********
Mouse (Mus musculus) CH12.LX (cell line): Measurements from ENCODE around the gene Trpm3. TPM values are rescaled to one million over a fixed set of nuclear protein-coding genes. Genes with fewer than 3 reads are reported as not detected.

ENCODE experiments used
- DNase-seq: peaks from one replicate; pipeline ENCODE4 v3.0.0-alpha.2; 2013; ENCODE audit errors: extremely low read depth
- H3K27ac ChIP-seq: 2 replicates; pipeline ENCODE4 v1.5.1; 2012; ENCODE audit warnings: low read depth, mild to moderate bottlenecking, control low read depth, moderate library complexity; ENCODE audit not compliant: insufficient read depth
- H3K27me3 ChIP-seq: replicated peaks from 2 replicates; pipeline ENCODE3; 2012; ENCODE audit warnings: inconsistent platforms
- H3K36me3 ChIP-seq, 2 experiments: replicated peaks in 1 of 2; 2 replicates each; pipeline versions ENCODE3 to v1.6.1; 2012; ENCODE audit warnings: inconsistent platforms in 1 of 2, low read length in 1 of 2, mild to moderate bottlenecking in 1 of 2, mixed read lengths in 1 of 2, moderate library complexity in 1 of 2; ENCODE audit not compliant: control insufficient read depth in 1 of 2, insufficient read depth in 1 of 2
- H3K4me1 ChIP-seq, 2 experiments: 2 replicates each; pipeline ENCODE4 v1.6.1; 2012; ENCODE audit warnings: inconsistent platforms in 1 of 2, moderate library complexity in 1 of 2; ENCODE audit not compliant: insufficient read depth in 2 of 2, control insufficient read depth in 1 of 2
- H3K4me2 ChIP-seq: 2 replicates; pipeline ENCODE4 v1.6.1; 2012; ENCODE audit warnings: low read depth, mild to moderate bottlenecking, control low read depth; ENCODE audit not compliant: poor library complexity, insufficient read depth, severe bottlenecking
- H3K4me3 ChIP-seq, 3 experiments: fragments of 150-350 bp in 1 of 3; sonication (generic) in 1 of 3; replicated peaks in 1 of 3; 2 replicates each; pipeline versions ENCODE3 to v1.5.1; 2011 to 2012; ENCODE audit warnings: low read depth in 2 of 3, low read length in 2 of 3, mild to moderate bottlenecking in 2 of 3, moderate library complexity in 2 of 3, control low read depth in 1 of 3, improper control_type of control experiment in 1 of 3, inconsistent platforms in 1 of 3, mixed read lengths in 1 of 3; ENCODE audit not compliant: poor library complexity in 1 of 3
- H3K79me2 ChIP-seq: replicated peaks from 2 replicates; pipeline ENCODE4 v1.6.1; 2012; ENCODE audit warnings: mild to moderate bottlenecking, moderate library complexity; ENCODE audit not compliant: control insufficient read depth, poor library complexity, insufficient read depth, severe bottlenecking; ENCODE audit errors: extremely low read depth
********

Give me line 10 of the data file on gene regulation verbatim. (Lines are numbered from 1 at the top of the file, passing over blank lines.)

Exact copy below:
- H3K79me2 ChIP-seq: replicated peaks from 2 replicates; pipeline ENCODE4 v1.6.1; 2012; ENCODE audit warnings: mild to moderate bottlenecking, moderate library complexity; ENCODE audit not compliant: control insufficient read depth, poor library complexity, insufficient read depth, severe bottlenecking; ENCODE audit errors: extremely low read depth